desegregation -- and increasing integration -- emerged. We won major
victories for sharecroppers. The Klan was driven out of the Black Belt and
the oft-pervasive atmosphere of terrorism ended. There was a basis for
democratic, interracial unionism -- and, indeed, much of that has emerged.
Attorney T.T. Clayton of Warrenton was always very helpful. Congresswoman
Eva Clayton recently conveyed to me her very cordial regards via a mutual
I keep very much in touch with both Mississippi and North Carolina. My
oldest son, now a successful writer with a book coming out next month via an
Alabama University Press, was born at Raleigh in 1965.
I have taken occasion to look closely into the Charles Mason Alston, Jr.
case. It seems very clear to me, as it obviously does to so many others,
that, at the very least, many very substantive questions exist in his
case -- questions so clear and so obvious that clemency from your good
offices is eminently warranted and compelled.
I thank you, Governor, for your consideration and I wish you well.
Hunter Gray [ known in those days as John R. Salter, Jr.]
2000 Sandy Lane
Pocatello, Idaho 83204
[AND SENTENCE COMMUTED! HUNTER GRAY 1/10/02]
Friends -- from Hunterbear:
It's certainly a very good feeling indeed to be able to report that Governor
Mike Easley of North Carolina has just commuted the death sentence of
Charles Mason Alston, Jr of Warren County to life imprisonment.
Obviously, thanks to everyone who sent e-mails to the Governor -- and who
thought good thoughts. Thanks especially to Ed Whitfield of Greensboro who
brought it to our attention. Here's the story:
Associated Press Writer
RALEIGH, N.C. (AP) -- A condemned man who steadfastly denied beating his
girlfriend to death in 1990 escaped execution Thursday as Gov. Mike Easley
commuted his death sentence to life in prison.
Charlie Mason Alston Jr., 42, was to die by injection at 2 a.m. Friday at
Alston was sentenced to death in 1992 for the beating and suffocation death
of his former girlfriend, Pamela Renee Perry, who was hit in the face with a
No one saw the killing and no blood or fingerprint evidence connected the
attack to Alston, who had been convicted about six weeks earlier of
Alston, a brick mason, contended his innocence would be proved by DNA tests
on evidence that has disappeared. Prosecutors said the evidence, scrapings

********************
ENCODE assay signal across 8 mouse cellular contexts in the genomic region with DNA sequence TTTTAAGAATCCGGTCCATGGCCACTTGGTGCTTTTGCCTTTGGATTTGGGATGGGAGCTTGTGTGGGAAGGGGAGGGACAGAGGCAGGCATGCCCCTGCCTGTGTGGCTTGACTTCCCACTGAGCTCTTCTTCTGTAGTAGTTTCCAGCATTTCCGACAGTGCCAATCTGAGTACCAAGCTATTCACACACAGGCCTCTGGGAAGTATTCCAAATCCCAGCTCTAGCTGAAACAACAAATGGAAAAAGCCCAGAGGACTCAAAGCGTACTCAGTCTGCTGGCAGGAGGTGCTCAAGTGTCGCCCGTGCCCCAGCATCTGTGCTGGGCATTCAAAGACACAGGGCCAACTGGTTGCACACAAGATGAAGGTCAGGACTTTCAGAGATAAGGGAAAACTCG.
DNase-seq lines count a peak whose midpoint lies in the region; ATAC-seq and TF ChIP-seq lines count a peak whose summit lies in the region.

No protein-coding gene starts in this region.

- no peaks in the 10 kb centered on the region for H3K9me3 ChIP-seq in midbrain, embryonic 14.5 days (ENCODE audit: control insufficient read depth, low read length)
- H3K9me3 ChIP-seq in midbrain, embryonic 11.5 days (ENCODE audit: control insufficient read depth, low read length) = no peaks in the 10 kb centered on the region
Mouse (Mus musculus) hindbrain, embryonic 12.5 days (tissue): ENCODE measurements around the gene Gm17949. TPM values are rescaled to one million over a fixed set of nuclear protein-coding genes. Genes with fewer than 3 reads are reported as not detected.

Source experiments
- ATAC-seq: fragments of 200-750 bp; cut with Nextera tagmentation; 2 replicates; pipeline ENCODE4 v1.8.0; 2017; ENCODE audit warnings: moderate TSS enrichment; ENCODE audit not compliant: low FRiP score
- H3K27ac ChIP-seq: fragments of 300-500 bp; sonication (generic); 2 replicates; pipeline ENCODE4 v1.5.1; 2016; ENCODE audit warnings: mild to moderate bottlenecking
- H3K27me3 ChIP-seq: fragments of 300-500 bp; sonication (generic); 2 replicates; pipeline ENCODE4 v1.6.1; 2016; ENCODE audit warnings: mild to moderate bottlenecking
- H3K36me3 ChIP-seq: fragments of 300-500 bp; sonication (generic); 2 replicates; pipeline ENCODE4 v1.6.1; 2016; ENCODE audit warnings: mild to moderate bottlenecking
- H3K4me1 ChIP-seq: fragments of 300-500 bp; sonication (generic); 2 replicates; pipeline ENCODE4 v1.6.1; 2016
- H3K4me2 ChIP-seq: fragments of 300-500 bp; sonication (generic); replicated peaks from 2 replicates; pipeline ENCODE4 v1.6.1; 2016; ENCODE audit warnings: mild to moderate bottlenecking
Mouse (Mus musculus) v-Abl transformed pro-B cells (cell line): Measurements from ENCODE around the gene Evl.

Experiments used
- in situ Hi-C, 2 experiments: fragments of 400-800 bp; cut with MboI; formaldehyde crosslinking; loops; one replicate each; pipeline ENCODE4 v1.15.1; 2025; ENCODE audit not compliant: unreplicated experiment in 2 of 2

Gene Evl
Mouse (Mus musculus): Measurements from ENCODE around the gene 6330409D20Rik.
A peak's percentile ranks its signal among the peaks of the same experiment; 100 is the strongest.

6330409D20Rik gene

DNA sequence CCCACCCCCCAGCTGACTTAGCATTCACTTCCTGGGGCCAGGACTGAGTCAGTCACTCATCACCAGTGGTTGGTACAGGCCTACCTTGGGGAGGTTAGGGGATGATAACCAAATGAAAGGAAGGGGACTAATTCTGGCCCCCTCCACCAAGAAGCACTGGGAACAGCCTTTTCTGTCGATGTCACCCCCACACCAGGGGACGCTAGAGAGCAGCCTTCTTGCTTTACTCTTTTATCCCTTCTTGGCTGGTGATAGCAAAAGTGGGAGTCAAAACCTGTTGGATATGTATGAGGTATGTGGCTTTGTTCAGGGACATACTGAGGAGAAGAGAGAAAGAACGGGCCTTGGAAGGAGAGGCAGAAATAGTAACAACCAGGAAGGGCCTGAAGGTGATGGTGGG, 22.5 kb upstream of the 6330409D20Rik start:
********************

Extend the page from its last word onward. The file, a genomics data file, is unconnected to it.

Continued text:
from beneath Perry's fingernails, would confirm the guilty verdict.
At the time, DNA evidence wasn't commonly used in murder trials. Just last
year, the Legislature approved a law allowing every inmate charged with
first-degree murder to request a DNA test.
Defense attorneys asked Easley to grant clemency because the law should
apply to Alston. State courts already have rejected similar arguments.
The state said in documents filed in the U.S. Supreme Court that the
evidence was "anything but weak ... that verdict has withstood the tests of
time and close scrutiny by both state and federal courts simply because the
evidence is so strong."
Easley did not specify why he commuted the sentence.
"After long and careful consideration of all the facts and circumstances of
this case in its entirety, I conclude that the appropriate sentence for the
defendant is life in prison without parole," he said.
The Supreme Court rejected Alston's two remaining appeals Thursday
afternoon. As his execution approached, Alston met with his parents, brother
and son and talked to his lawyers, while supporters scheduled protest
rallies around the state and at the governor's mansion.
"This case involves a man sentenced to death despite the fact that not a
single shred of physical evidence tied him to the murder," said Steven
Hawkins, executive director of the Washington-based National Coalition to
Abolish the Death Penalty.
FROM AN IDAHO WINDOW: THINGS -- INCLUDING PHONE MONITORING IN NORTH CAROLINA [HUNTER GRAY AUGUST 9 2012]
HUNTER GRAY [HUNTER BEAR/JOHN R SALTER JR]
Mi'kmaq /St. Francis
Abenaki/St. Regis Mohawk
Protected by NaŽshdoŽiŽbaŽiŽ
(much social justice material)
For the new, just out (11/2011) and expanded/updated
edition of my "Organizer's Book," JACKSON MISSISSIPPI --
with a new and substantial Introduction by me:
Our community organizing course:
Personal Background Narrative (with many links):